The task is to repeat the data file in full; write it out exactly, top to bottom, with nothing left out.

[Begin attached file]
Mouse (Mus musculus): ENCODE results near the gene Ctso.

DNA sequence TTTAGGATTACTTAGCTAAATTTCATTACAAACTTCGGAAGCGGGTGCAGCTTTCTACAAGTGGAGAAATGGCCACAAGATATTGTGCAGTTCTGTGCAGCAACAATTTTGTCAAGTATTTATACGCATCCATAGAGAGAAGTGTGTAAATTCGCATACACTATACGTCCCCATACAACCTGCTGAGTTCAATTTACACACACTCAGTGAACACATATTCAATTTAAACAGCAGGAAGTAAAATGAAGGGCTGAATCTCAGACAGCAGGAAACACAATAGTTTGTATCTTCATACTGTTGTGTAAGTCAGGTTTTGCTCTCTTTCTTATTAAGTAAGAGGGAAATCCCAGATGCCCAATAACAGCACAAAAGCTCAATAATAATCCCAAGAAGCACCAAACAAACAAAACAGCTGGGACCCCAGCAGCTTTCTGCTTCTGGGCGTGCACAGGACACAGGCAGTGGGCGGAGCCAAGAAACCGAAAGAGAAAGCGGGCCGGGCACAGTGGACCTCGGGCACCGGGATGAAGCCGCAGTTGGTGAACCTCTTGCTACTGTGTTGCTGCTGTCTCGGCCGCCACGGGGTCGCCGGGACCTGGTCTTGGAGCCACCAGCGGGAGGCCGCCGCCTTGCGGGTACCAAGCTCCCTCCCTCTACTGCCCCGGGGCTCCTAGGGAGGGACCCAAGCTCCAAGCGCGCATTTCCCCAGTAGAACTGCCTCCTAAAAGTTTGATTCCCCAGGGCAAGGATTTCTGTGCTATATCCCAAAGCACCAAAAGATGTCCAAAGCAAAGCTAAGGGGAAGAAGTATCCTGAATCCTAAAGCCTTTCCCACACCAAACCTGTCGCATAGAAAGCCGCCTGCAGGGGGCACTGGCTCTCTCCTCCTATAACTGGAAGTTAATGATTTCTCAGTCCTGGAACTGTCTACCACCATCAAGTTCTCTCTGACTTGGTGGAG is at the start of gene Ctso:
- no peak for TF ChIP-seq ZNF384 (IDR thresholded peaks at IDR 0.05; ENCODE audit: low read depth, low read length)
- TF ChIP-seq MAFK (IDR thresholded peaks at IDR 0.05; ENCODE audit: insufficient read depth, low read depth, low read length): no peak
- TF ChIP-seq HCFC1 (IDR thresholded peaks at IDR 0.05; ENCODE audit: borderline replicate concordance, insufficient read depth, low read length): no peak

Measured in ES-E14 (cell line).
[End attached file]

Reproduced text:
Mouse (Mus musculus): ENCODE results near the gene Ctso.

DNA sequence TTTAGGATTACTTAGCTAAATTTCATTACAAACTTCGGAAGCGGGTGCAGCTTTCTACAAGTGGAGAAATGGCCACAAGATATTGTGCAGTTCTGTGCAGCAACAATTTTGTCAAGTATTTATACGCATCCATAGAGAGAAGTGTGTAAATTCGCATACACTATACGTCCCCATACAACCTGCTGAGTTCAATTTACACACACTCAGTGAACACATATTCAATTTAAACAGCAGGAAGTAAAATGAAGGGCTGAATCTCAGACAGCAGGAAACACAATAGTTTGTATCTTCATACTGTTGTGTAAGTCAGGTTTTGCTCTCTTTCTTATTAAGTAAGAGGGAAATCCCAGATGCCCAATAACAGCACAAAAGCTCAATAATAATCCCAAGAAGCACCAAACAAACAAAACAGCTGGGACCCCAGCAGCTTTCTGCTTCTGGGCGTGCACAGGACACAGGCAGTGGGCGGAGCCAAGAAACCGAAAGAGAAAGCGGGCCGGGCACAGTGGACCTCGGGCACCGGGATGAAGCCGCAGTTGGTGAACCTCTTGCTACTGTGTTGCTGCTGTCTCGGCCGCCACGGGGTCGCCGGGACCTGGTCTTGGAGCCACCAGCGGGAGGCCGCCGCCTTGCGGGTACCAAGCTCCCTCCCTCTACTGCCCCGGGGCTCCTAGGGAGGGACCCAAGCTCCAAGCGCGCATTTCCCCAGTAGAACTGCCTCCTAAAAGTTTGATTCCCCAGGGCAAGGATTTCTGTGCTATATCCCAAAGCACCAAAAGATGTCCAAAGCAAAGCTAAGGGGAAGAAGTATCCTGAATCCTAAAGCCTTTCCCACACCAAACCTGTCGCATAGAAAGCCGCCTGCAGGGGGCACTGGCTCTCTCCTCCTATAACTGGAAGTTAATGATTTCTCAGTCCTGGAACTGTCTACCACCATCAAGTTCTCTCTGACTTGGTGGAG is at the start of gene Ctso:
- no peak for TF ChIP-seq ZNF384 (IDR thresholded peaks at IDR 0.05; ENCODE audit: low read depth, low read length)
- TF ChIP-seq MAFK (IDR thresholded peaks at IDR 0.05; ENCODE audit: insufficient read depth, low read depth, low read length): no peak
- TF ChIP-seq HCFC1 (IDR thresholded peaks at IDR 0.05; ENCODE audit: borderline replicate concordance, insufficient read depth, low read length): no peak

Measured in ES-E14 (cell line).